scorecardThis new type of soap made from common plastic waste could be the latest solution for our plastic problem!
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This new type of soap made from common plastic waste could be the latest solution for our plastic problem!

This new type of soap made from common plastic waste could be the latest solution for our plastic problem!
SustainabilitySustainability2 min read
Soaps and detergents have become non-negotiable essentials in every household. However, while we can't get enough of this stuff, there's another household material that we can't seem to dispose of quickly: plastic.

While a connection between the two might seem far-fetched at first, some new exciting science has helped connect the dots in a way that could go a long way for the environment. A team of researchers from Virginia Tech have devised a way to upcycle many plastic types into precursors for soap and detergent making, killing two birds with a singular stone.

To understand how this is even possible, we need to look closer at the chemical structures of both materials. Polyethylene, the most common plastic type that finds application in consumer products such as food packaging, bottles, buckets and even bulletproof vests, is shockingly similar to the fatty acids used in the manufacture of soaps.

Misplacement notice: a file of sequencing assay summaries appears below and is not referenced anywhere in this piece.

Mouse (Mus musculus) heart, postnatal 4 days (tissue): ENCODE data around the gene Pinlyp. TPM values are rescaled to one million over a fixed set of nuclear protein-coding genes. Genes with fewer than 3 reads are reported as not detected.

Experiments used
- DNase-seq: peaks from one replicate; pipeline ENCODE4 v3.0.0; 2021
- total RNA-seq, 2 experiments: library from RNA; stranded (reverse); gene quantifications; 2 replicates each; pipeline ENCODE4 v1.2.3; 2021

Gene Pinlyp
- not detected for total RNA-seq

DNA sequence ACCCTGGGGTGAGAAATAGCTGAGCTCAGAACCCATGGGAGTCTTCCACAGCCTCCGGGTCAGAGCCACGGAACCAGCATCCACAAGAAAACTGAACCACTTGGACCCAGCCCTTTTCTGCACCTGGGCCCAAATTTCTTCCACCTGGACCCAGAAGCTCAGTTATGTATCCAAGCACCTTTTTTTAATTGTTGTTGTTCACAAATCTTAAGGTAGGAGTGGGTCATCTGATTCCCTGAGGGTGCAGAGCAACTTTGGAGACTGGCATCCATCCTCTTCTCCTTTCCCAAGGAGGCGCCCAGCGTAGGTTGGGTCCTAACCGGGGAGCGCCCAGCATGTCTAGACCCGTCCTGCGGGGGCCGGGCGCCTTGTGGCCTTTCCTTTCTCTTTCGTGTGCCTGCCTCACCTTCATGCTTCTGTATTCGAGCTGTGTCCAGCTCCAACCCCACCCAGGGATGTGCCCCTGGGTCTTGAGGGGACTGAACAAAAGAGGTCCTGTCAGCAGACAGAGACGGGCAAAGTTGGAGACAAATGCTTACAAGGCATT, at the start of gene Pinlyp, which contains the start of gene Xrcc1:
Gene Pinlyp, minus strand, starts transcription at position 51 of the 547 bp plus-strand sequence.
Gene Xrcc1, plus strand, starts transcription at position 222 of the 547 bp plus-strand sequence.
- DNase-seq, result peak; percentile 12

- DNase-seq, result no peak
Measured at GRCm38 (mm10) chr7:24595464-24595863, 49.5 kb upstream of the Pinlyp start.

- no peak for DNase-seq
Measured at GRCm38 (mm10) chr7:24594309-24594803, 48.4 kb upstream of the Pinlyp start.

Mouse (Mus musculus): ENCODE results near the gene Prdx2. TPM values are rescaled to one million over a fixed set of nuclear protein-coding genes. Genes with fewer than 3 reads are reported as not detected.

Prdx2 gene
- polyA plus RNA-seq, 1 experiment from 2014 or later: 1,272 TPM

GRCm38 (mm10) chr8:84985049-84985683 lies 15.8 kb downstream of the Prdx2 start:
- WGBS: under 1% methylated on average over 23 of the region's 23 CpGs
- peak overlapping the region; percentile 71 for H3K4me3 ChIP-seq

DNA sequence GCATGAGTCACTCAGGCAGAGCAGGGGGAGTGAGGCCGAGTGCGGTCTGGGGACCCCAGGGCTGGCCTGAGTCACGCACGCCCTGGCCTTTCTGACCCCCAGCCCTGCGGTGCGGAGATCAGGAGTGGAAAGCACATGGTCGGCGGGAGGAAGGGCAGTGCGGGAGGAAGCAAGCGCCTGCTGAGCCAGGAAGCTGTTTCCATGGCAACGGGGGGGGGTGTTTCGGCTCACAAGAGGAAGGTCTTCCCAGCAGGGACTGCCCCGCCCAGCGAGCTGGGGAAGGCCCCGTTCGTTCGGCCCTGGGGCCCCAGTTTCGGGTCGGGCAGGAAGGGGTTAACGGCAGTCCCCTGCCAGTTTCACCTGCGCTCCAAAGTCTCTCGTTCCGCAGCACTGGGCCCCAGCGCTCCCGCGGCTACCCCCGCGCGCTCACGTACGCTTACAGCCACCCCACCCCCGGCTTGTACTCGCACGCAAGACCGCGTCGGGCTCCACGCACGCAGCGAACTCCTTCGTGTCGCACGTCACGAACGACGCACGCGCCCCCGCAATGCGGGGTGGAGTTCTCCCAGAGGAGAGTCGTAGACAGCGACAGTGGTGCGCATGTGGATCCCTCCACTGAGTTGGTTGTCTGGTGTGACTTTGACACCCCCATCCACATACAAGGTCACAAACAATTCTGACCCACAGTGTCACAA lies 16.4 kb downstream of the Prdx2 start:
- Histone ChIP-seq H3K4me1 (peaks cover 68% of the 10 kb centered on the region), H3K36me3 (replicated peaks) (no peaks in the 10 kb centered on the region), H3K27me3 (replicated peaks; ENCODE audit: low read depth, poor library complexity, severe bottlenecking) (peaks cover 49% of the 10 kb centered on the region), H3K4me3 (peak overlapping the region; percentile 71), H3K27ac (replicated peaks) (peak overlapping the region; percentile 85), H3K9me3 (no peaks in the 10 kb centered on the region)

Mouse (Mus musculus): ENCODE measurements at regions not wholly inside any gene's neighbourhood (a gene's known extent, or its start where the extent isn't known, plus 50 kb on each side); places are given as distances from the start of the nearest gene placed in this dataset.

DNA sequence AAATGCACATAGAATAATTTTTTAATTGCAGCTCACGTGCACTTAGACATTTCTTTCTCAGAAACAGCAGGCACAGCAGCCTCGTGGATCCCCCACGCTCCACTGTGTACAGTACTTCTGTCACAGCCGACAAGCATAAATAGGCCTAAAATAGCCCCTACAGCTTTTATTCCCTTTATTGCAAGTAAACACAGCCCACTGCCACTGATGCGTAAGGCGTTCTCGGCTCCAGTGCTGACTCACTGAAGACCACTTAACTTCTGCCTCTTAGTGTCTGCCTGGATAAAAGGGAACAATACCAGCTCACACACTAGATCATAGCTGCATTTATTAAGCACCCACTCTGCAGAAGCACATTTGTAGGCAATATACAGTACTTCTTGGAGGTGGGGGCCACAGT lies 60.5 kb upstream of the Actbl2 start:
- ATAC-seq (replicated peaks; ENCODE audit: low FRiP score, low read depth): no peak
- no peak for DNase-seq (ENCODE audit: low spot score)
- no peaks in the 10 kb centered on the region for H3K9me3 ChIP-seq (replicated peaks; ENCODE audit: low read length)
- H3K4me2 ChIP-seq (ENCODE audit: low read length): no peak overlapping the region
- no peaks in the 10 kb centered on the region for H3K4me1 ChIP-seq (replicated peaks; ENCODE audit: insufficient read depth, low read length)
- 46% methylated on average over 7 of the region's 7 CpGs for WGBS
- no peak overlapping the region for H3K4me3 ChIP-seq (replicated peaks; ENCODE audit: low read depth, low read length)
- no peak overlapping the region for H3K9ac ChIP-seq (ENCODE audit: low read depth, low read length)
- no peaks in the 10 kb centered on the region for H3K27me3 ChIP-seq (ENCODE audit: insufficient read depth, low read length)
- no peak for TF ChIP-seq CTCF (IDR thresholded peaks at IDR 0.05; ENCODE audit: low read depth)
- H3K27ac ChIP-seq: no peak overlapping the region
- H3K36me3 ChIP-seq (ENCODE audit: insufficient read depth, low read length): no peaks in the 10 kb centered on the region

Therefore, it was thus theoretically possible to convert the unwanted plastic into soap. And turns out, it might be easier than previously thought. However, the team would have to go down the nightmare route of plastic burning.

When the material was burned and cooled at exact points, it produced a special type of soot from the burning residue. This soot could then be saponified into the beacon of hygiene: soap. And thus, the world's first 'plastic' soap was born.

There was another bit of silver lining to this project. One reason plastics are such a nightmare to handle is that there's so many types, and we can't really process all of them the same way. Therefore, a mountain of energy goes into segregating these types at processing plants.

However, the researchers found that this soaping process could also apply to polypropylenes — another extremely common plastic used in bottles, packaging, medicals, carpets and piping, among other things. This meant that both these plastic types could be processed together, cutting out all the excess energy it might take to separate these very similar plastic types.

Now comes the upscaling of the entire process. The final plastic soap must be valuable enough to cover the extra steps. However, the relatively straightforward and simple requirements of this procedure could contribute significantly to its cost-effectiveness, and even serve to relatively minimise the impact on the environment.

"It should be realised that plastic pollution is a global challenge rather than a problem of a few mainstream countries. Compared to a sophisticated process and complex catalyst or reagent, a simple process may be more accessible to many other countries worldwide," notes Xu, lead author of the study. "I hope this can be a good start for the war fighting plastic pollution."

The findings of this study have been published in Science and can be accessed here.

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